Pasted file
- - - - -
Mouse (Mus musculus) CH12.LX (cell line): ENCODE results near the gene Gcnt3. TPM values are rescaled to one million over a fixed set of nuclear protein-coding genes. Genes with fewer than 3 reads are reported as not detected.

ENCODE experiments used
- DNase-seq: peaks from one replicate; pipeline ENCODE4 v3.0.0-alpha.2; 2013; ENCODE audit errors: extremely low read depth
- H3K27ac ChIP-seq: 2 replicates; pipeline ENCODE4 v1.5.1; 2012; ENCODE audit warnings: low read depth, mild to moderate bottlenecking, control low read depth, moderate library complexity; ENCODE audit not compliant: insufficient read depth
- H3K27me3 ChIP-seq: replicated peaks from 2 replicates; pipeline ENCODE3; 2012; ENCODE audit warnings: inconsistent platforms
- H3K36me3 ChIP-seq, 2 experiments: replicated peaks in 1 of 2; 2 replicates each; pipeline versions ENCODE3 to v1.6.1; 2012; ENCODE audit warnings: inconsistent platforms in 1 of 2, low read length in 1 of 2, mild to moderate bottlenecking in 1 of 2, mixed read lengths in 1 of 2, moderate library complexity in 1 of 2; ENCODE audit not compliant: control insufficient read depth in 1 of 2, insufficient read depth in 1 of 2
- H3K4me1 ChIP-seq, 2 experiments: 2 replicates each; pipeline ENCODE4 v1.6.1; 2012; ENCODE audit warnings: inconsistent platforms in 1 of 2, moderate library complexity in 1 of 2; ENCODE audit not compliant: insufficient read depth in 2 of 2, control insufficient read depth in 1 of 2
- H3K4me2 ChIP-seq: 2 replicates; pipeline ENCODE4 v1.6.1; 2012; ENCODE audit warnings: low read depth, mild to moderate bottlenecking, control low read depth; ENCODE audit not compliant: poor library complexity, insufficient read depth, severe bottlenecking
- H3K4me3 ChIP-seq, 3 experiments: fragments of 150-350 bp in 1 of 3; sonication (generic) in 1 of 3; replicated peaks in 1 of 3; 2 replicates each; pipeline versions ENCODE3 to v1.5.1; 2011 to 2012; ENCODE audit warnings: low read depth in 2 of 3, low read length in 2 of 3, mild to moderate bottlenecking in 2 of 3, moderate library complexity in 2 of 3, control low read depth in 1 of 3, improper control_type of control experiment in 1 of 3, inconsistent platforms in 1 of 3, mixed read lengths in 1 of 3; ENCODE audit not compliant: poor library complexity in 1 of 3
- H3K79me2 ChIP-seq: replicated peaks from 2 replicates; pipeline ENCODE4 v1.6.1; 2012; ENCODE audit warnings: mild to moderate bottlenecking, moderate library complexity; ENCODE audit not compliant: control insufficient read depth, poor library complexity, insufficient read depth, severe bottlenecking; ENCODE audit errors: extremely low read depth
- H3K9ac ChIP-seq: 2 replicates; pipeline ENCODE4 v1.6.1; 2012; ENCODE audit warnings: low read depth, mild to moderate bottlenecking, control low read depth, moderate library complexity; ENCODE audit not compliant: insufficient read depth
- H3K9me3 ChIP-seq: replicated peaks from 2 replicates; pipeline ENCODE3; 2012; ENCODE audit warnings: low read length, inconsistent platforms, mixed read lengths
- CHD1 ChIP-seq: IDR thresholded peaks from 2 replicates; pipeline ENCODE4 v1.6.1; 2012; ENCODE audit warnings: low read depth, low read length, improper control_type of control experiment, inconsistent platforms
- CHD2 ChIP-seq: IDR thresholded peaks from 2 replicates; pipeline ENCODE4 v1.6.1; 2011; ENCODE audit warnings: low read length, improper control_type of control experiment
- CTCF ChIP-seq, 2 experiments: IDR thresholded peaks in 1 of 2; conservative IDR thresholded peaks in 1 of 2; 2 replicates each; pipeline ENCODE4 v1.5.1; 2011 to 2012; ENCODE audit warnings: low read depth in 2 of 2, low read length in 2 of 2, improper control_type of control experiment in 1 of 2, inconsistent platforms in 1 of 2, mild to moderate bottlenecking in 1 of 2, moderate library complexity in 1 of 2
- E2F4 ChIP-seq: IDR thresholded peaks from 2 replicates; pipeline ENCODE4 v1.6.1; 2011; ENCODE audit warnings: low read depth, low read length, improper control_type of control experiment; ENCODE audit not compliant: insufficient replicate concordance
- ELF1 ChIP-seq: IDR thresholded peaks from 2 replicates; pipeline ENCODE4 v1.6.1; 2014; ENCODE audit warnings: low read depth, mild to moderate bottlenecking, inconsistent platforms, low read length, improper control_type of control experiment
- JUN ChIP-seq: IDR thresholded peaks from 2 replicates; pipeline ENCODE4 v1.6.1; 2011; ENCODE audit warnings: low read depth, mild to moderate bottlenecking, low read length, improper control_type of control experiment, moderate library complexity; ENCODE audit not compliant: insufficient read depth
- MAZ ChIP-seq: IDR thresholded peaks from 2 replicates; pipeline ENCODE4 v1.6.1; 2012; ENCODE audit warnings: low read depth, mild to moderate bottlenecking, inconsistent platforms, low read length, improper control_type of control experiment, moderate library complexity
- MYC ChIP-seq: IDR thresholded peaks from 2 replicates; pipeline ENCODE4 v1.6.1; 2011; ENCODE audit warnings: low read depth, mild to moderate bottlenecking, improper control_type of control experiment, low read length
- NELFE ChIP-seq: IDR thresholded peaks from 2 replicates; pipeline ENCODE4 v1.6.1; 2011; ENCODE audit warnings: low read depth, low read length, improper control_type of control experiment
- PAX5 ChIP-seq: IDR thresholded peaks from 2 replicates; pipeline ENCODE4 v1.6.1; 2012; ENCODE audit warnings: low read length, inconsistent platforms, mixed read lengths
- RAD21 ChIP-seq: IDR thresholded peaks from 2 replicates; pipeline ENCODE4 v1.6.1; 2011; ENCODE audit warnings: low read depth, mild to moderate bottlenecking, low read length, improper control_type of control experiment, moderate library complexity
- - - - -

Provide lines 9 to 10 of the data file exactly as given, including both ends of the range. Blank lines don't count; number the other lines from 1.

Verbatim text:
- H3K4me3 ChIP-seq, 3 experiments: fragments of 150-350 bp in 1 of 3; sonication (generic) in 1 of 3; replicated peaks in 1 of 3; 2 replicates each; pipeline versions ENCODE3 to v1.5.1; 2011 to 2012; ENCODE audit warnings: low read depth in 2 of 3, low read length in 2 of 3, mild to moderate bottlenecking in 2 of 3, moderate library complexity in 2 of 3, control low read depth in 1 of 3, improper control_type of control experiment in 1 of 3, inconsistent platforms in 1 of 3, mixed read lengths in 1 of 3; ENCODE audit not compliant: poor library complexity in 1 of 3
- H3K79me2 ChIP-seq: replicated peaks from 2 replicates; pipeline ENCODE4 v1.6.1; 2012; ENCODE audit warnings: mild to moderate bottlenecking, moderate library complexity; ENCODE audit not compliant: control insufficient read depth, poor library complexity, insufficient read depth, severe bottlenecking; ENCODE audit errors: extremely low read depth